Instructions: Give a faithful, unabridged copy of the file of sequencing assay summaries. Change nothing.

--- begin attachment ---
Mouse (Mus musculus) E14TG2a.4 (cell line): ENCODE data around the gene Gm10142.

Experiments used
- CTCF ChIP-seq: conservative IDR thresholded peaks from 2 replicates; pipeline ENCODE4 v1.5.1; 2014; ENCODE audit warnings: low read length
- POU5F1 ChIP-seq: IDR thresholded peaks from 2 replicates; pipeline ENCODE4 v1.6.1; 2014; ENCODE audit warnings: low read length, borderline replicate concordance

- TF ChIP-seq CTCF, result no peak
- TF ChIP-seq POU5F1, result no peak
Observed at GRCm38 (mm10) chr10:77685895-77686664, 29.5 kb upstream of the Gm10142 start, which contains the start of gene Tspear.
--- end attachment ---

Mouse (Mus musculus) E14TG2a.4 (cell line): ENCODE data around the gene Gm10142.

Experiments used
- CTCF ChIP-seq: conservative IDR thresholded peaks from 2 replicates; pipeline ENCODE4 v1.5.1; 2014; ENCODE audit warnings: low read length
- POU5F1 ChIP-seq: IDR thresholded peaks from 2 replicates; pipeline ENCODE4 v1.6.1; 2014; ENCODE audit warnings: low read length, borderline replicate concordance

- TF ChIP-seq CTCF, result no peak
- TF ChIP-seq POU5F1, result no peak
Observed at GRCm38 (mm10) chr10:77685895-77686664, 29.5 kb upstream of the Gm10142 start, which contains the start of gene Tspear.